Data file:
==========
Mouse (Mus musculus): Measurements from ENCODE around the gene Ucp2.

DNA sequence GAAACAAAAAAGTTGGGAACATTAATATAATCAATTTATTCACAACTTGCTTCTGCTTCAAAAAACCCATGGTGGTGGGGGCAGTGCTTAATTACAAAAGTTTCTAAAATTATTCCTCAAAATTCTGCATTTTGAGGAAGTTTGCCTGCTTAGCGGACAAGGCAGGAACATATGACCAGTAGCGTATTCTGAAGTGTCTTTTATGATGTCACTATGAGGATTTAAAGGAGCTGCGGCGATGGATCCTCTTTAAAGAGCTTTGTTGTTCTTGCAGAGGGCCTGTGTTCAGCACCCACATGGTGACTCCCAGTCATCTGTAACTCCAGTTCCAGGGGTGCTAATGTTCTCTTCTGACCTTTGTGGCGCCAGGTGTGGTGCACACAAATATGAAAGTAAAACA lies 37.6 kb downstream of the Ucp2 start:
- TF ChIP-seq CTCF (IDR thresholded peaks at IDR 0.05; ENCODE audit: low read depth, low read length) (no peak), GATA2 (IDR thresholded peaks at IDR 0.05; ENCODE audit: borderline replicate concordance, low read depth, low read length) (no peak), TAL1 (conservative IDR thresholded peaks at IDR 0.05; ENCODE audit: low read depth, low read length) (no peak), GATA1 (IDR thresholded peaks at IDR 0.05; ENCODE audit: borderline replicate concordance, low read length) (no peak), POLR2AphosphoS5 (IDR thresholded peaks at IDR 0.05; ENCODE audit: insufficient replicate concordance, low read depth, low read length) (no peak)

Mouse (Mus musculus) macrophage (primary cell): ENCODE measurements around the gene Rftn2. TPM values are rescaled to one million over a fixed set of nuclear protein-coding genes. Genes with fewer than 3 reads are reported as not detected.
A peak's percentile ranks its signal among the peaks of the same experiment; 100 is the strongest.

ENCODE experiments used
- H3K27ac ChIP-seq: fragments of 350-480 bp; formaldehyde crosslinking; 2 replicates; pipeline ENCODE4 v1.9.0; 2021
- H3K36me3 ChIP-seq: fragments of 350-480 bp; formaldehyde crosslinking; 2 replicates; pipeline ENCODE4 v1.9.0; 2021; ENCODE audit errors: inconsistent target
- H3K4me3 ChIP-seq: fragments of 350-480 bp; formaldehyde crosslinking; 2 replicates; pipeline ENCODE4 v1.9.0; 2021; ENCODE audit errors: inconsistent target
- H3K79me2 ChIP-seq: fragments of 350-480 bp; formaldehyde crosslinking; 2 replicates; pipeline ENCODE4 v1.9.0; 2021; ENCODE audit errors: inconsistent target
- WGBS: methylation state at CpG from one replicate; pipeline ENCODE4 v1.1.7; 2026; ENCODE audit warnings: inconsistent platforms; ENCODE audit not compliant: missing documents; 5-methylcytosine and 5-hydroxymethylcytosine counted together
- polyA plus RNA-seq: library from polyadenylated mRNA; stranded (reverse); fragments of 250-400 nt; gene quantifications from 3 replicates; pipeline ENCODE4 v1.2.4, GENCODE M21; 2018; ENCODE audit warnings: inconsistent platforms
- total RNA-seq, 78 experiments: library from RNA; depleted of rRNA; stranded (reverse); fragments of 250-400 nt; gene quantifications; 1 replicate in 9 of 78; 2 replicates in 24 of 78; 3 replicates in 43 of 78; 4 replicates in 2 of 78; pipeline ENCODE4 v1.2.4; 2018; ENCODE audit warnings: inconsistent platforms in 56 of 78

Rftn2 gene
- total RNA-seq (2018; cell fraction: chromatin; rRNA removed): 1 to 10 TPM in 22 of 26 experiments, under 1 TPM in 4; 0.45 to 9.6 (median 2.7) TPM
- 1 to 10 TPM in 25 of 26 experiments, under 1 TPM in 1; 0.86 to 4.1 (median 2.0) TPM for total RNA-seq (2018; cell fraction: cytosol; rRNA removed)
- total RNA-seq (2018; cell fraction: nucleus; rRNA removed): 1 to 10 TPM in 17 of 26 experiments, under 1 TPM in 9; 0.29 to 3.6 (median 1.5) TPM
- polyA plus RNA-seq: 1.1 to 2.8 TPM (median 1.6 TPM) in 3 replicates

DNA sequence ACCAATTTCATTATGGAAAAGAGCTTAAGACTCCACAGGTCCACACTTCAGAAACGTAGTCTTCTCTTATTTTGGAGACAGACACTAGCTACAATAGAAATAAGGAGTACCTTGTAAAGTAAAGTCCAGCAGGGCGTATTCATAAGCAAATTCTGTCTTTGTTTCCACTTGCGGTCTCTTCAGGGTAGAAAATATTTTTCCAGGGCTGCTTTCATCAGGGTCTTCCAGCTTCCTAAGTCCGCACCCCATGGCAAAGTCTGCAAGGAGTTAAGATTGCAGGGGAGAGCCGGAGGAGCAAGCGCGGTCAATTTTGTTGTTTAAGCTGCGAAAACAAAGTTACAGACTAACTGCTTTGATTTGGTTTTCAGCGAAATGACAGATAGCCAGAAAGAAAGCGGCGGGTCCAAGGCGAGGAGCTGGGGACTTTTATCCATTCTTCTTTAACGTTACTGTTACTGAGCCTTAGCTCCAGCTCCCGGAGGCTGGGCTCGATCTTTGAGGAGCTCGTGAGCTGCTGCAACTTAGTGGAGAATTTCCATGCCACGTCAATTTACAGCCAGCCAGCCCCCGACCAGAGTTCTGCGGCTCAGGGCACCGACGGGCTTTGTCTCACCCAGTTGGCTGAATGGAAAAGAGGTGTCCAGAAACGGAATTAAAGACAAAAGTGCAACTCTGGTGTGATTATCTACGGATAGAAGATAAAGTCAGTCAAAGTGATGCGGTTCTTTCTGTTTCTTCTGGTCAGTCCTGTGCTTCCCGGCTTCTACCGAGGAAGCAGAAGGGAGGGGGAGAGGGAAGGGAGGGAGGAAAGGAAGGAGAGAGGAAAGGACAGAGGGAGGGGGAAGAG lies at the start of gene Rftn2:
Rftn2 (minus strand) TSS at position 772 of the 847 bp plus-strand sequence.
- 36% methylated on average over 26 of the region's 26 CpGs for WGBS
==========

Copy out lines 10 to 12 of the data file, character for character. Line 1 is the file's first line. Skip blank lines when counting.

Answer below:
- H3K79me2 ChIP-seq: fragments of 350-480 bp; formaldehyde crosslinking; 2 replicates; pipeline ENCODE4 v1.9.0; 2021; ENCODE audit errors: inconsistent target
- WGBS: methylation state at CpG from one replicate; pipeline ENCODE4 v1.1.7; 2026; ENCODE audit warnings: inconsistent platforms; ENCODE audit not compliant: missing documents; 5-methylcytosine and 5-hydroxymethylcytosine counted together
- polyA plus RNA-seq: library from polyadenylated mRNA; stranded (reverse); fragments of 250-400 nt; gene quantifications from 3 replicates; pipeline ENCODE4 v1.2.4, GENCODE M21; 2018; ENCODE audit warnings: inconsistent platforms